Is There Magic?

Philosophy might be a question asked too early in the life of a science. But some questions, even though they are yet to be settled by science, have become too simple. And an odd quality of the Western intellectual world is that its giants take such dim questions seriously. It is as though the social equality there makes it hard for them to be dismissive of majority opinions that are usually too naive for our times. For instance, almost every Western intellectual superstar finds the need to denounce God. But how sophisticated can any argument against God be? Stripped of all ornaments of articulation, such debates cannot be qualitatively any different from what we used to have in high school. But there is a related question that Western intellectuals are obsessed with, which is more entertaining: Is life mystical? Are some things, plainly, spooky? Is there magic?

People who are called philosophers are usually not that at all, especially in the philosophy department of a college. Most of them are in reality fans of philosophy, or actors who simulate thinkers. But I have for several years grown to accept what Daniel Dennett suspected about himself—that he was a philosopher, even though he did have that somewhat spurious label, ‘cognitive scientist.’ Dennett died a few days ago of what Indians would call old age. But he was only 82.

He said there is no magic, and even as he persuaded us to let go of our last hope of a mystical world, he somehow made it seem that the alternative was more entertaining. He said the mind can be physically explained as we begin to understand more and more about our physical state. If there is a human soul, it would not faze him. To him, the soul was probably more of a semantic problem. Whatever it might be, it’s made up of millions of tiny robots called cells, and smaller robots inside these cells, robots inside robots inside robots, all of them together creating the idea of the self, of consciousness, of a life that regards itself as life. No magic is required. He found this more beautiful than a mystical world where the Universe has a point to its existence.

We should not have happened. Human life was a freak accident. “Evolution is a process that depends on amplifying things that almost never happen,” he wrote in one of his many books, From Bacteria to Bach and Back. A mutation in DNA almost never happens. “Not once in a billion copyings—but evolution depends on it.”

The fact that we happened is astonishing. But having happened, it is not so astonishing that we think we did not happen by chance. We look at our rare occurrence and marvel at how many things had to go right, against steep odds, and wonder if there is someone out there who is responsible, or “some force” as some people say to sound scientific.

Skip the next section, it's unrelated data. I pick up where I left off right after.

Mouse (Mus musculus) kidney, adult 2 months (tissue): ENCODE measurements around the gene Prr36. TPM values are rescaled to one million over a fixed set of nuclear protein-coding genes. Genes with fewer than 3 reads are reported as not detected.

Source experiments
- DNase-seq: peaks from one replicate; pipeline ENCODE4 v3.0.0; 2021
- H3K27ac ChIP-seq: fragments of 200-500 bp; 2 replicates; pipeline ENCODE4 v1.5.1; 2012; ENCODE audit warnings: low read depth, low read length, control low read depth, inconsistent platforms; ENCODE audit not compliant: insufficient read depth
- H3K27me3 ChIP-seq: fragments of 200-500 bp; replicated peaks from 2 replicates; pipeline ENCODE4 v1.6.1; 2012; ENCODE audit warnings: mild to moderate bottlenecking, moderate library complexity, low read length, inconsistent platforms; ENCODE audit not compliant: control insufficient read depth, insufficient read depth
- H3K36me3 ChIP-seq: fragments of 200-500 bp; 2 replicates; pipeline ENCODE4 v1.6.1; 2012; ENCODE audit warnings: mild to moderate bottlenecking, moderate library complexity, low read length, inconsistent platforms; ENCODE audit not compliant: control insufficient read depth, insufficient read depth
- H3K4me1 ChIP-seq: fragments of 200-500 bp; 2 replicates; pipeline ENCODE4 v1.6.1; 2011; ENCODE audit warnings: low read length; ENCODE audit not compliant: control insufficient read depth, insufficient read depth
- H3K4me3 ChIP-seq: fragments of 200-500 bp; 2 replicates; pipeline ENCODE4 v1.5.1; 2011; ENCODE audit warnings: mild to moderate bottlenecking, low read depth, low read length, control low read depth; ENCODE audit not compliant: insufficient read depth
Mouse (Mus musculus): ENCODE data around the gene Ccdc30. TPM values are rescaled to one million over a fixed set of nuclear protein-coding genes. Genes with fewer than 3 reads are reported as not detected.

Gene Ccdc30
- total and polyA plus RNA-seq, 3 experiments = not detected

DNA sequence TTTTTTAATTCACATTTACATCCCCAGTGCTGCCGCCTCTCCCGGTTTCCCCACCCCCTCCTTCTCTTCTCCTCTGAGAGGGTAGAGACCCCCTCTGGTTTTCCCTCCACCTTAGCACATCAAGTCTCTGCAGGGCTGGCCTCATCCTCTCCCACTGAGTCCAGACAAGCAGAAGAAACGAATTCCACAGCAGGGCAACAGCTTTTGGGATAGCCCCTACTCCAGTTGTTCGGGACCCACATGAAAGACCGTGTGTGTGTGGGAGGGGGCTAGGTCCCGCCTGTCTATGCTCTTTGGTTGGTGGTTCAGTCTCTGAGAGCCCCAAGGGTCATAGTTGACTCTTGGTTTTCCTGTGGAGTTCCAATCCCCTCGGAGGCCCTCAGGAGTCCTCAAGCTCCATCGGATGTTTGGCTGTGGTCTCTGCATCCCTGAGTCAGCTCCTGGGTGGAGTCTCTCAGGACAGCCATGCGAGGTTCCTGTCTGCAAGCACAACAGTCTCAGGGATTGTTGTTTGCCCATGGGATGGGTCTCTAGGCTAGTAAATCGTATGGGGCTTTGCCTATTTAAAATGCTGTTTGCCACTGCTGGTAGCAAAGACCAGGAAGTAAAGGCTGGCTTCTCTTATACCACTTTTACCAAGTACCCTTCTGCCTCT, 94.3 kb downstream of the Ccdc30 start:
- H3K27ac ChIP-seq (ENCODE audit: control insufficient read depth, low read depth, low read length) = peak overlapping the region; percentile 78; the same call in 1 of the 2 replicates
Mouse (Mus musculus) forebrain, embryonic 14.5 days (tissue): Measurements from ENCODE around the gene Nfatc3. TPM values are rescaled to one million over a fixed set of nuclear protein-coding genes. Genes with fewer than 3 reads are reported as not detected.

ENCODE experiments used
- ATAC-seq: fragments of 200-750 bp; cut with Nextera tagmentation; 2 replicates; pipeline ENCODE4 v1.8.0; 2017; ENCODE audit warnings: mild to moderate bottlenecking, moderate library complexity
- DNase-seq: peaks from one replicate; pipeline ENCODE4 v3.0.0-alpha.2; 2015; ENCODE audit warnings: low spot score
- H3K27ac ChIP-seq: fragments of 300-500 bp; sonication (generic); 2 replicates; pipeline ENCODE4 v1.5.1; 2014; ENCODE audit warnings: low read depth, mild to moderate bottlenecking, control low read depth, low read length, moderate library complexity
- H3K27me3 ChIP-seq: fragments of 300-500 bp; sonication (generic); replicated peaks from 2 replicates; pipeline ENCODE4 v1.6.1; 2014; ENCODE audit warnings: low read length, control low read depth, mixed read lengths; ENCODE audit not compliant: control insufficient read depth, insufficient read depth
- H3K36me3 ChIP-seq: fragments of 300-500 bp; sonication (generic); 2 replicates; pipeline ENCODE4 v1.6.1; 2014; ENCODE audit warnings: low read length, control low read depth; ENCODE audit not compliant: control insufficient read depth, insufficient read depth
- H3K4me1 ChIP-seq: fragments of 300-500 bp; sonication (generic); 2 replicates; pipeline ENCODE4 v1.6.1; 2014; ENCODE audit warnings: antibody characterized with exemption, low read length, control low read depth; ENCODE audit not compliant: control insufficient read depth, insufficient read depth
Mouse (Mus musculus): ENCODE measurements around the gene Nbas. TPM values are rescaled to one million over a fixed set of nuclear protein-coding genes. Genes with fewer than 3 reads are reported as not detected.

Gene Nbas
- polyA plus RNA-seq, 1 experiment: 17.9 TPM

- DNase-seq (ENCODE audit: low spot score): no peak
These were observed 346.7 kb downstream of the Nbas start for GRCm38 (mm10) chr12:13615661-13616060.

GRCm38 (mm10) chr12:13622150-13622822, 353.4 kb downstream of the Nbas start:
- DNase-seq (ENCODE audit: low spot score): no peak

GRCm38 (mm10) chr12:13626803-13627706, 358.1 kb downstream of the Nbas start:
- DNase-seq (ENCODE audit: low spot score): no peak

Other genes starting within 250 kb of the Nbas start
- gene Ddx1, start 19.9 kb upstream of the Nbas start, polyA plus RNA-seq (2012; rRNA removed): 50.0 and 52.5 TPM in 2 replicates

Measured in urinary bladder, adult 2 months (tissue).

Dennett points out that many complex things in nature are so exquisite that they appear to have purpose but are a series of logical accidents. For instance, the intricate and exquisite colonies of termites. These insects don’t know what they are doing. They build their cathedrals robotically because they are programmed to do that. There is something individually ‘mindless’ about the hive-mind. The termite colony is an architectural phenomenon that has ensured the survival of a species, yet it has no purposeful design. 

The human brain is more like a termite colony than a magnificent church. Our brain is the evolution and synchronization of millions of mindless robots called neurons, the cells that form our nervous system. Dennett writes that neurons were once organisms with their own plans, but now they constitute the brain. Modern neurons “are in effect the domesticated descendants of very ancient eukaryotes… Composed of billions of idiosyncratic neurons that evolved to fend for themselves, the brain’s functional architecture is more like a free market than a ‘politburo’ hierarchy where all tasks are assigned from on high.”

The fact that millions of tiny robots can create not just the brain, but also the idea of the self, made him worry about artificial intelligence. He could never underestimate what a cluster of lifeless things can eventually become. Even there, even in the possibility of AI simulating human life, there is no magic. It can be perfectly explained.

For someone who denounced magic, Dennett also said there was no free will. At first brush, that sounds like an acknowledgement of magic. One day, you step out of the house for a walk and instead of taking a left turn, you turn right. Was it inevitable? But why should the universe make that decision; doesn’t it have grander things to do? We can see all of universe as deterministic; filled with dominos whose fates are preordained by an event from the beginning of time. But doesn’t life break that? Isn’t life chaotic enough for random actions to determine outcomes?

Dennett was probably not so interested in microcosmic free will—what made you turn right. He couldn’t have known, anyway. His idea of free will concerned the larger arcs of life. When we make a choice, he said, we appear to use information to make a rational decision, or a rebellious one. But that is not what led to our choice. Our mind is a cauldron of emotions and biases; it already knows what it is going to do, but is not aware of it. Many human decisions, he argued, were pre-ordained, a continuation of long chains of events. Choices are made for us by forces that are too strong for us to control.

So, maybe yes, there was a powerful reason why you turned right. It was inevitable that you would turn right. But even in that, there is probably no magic.

(Stay and read other pieces.)

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